If you’ve chosen to form a limited liability company (LLC), you need to determine if your business will be a single-member LLC or a multi-member LLC. In an LLC, the owners are called members, so a multi-member LLC is simply an LLC with more than one owner.
An LLC is a business entity that offers liability protection for owners, as well as pass-through taxation, much like a sole proprietorship.
Everyone who owns part of an LLC is called a member, and members can be individuals, corporations, or other LLCs. Usually, members have contributed capital to the LLC or gained a share of ownership through other contributions, such as the role they played in building the company. A member’s ownership share is generally based on the amount of their contribution, but it can be proportioned in any way the members agree upon. All members get a share of profits based on their ownership share, as well as voting rights and other rights as defined in the operating agreement.
An LLC must have at least one member, and the number of members an LLC can have is unlimited. The exception to this is if the LLC chooses to be taxed as an S-Corp. In such cases, the LLC can have no more than 100 members.
The membership of your LLC will be specified in the operating agreement.
What Is an Operating Agreement?
An operating agreement for a limited liability company (LLC) is an important legal document that lists the members and lays out their duties. An LLC operating agreement establishes the financial relationship between members and the basics of the working relationships between those members and the managers who oversee daily operations.
An operating agreement is not usually required but is highly recommended. The operating agreement should clearly define:
- The percentage of each member’s interests in the LLC
- How profits and losses will be allocated to each member
- Each member’s rights and responsibilities
- The management structure and management roles of members
- The voting rights of each member
- Rules for meetings and voting
- What happens when a member sells their interest, becomes disabled, or dies
An LLC operating agreement provides legal and financial recourse for a number of situations. If conflicts arise between LLC owners pertaining to any of the following issues, the operating agreement will provide clarity.
The specific language of the operating agreement details exactly how such conflicts will be resolved. This document details how the business is structured, the dynamics of operations, and more.
Though certain states have default rules on the books that address some of the potential challenges that might arise between LLC members, the LLC operating agreement has the potential to override such presumptions.
How LLC Members are Paid
How you get paid as an LLC member depends on how you’re taxed. If you have not chosen S Corp status for your LLC, you will be taxed as a sole proprietorship if you’re the only member, or as a partnership, if you have more than one member.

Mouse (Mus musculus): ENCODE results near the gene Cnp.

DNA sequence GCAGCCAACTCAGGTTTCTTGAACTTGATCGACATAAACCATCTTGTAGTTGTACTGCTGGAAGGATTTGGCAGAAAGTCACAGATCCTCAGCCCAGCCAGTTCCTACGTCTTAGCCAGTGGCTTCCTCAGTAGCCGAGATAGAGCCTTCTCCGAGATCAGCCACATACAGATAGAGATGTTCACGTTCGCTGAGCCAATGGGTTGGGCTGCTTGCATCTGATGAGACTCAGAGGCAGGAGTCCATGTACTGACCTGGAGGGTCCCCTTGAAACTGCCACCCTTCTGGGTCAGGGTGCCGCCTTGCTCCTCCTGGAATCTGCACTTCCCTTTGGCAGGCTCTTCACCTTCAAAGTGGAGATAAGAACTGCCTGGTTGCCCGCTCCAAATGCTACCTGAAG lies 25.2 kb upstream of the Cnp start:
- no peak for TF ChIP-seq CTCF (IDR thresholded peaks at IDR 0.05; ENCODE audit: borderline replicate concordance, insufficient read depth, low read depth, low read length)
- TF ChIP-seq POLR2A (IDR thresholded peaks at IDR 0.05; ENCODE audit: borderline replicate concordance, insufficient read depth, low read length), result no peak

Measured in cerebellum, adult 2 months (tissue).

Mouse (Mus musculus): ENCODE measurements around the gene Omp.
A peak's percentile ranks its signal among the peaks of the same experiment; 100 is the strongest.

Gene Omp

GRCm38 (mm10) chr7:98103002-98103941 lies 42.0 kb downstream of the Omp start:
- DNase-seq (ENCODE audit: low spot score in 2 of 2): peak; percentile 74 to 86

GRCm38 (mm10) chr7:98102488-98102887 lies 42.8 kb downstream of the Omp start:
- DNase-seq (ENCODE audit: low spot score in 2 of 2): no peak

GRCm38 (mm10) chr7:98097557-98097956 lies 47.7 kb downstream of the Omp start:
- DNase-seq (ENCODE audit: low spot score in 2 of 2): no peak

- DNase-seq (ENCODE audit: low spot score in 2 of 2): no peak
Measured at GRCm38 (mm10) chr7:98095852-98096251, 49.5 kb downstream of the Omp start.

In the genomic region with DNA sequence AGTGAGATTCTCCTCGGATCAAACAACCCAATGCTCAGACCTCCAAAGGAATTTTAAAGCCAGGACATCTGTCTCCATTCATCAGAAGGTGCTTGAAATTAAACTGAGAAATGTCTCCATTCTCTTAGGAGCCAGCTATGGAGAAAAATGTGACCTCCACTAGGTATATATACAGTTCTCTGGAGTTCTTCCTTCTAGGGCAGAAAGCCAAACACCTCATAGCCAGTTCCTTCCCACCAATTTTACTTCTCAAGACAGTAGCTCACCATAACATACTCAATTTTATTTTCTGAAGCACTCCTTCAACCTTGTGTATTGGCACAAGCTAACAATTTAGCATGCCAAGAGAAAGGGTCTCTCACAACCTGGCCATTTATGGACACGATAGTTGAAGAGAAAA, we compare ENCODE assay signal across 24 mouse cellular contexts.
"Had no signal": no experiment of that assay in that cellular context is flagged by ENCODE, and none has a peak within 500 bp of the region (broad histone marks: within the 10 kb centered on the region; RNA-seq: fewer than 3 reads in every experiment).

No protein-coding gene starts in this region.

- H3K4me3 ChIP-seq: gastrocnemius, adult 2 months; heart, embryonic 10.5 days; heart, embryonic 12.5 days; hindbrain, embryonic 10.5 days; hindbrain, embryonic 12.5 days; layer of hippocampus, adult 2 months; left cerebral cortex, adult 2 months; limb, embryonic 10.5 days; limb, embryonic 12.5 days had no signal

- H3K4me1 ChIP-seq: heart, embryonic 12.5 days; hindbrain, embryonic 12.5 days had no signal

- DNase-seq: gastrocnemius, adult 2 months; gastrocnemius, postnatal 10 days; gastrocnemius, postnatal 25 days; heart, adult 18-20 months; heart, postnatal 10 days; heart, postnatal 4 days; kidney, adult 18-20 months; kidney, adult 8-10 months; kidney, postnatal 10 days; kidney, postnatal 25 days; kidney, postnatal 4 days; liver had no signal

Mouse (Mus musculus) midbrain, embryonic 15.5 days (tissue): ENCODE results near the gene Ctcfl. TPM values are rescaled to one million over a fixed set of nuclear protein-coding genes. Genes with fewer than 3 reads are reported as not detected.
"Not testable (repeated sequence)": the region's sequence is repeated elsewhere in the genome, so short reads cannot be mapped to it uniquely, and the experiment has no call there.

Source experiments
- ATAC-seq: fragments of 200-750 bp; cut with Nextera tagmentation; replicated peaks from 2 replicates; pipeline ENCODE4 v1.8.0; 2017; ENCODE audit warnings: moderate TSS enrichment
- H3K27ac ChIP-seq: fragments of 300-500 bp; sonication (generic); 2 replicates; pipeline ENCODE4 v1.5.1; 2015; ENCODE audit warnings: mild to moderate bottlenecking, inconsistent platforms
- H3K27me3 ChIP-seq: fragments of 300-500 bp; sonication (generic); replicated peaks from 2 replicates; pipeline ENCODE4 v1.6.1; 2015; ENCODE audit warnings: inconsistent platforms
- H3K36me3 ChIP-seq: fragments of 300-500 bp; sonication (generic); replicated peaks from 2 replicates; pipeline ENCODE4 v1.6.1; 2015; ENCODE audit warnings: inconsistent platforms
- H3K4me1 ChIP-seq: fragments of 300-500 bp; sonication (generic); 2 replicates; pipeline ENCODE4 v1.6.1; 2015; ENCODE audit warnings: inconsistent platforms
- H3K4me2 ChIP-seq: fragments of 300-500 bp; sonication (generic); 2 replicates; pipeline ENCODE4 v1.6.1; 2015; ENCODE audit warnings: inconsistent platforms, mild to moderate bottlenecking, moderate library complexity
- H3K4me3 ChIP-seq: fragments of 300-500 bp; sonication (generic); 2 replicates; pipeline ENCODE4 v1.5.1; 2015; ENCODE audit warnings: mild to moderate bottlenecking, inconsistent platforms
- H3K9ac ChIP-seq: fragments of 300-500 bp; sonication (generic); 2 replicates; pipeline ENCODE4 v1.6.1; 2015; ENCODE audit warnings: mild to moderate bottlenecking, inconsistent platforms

As the owner of a single-member LLC, you’re able to receive all of the profits. If the company makes $100,000, you can receive $100,000.
You can receive distributions all at once, or you can receive portions periodically. To pay yourself distributions, simply write yourself a check from the business bank account. Then record the withdrawal on your books as an owner’s draw, which reduces your owner’s equity account.
You will report all profit, not just your draws, on Schedule C of your personal tax return. You’ll also be required to pay self-employment taxes on your draws.
In a multi-member LLC, members of the LLC can also take draws from the profits. Draw amounts are based on each member’s ownership percentage. For example, if there are two members and each owns 50% and the business makes $100,000, each member can draw $50,000.
Each member pays taxes on their share of profit based on Schedule C of their personal tax return, as well as self-employment taxes. If you’re taxed as an S-corporation, you cannot be paid in draws from your LLC. You must be paid as an employee of the LLC.
To become an employee, you’ll file a W-4 form. Then you can pay yourself a salary and will receive a W-2 for tax purposes. You must have an active role in the LLC to be an employee. If you’re a silent member, uninvolved in LLC operations, you cannot receive a salary or be an employee. If your LLC has more than one member and all members play active roles in the company, you cannot receive a salary if the other members are not salaried. Either all active members receive a salary, or none do.
The wages you’re paid will be an expense of the LLC, deducted from profits just like any other expense. Per IRS rules, your salary must be within industry norms for the role you play, so you can’t pay yourself an unreasonable amount. Keep in mind that as an employee, income tax and employment taxes will be withheld from your salary checks.
A multi-member LLC is simply an LLC with more than one owner. Ownership percentages and member roles and responsibilities are spelled out in the LLC’s operating agreement. In a multi-member LLC having an operating agreement is very important, even though it’s not required. It will be your go-to document to settle any member disputes or other issues. Because it is so important, it’s recommended that you have an attorney’s help when drafting your operating agreement to ensure that all members’ rights are protected.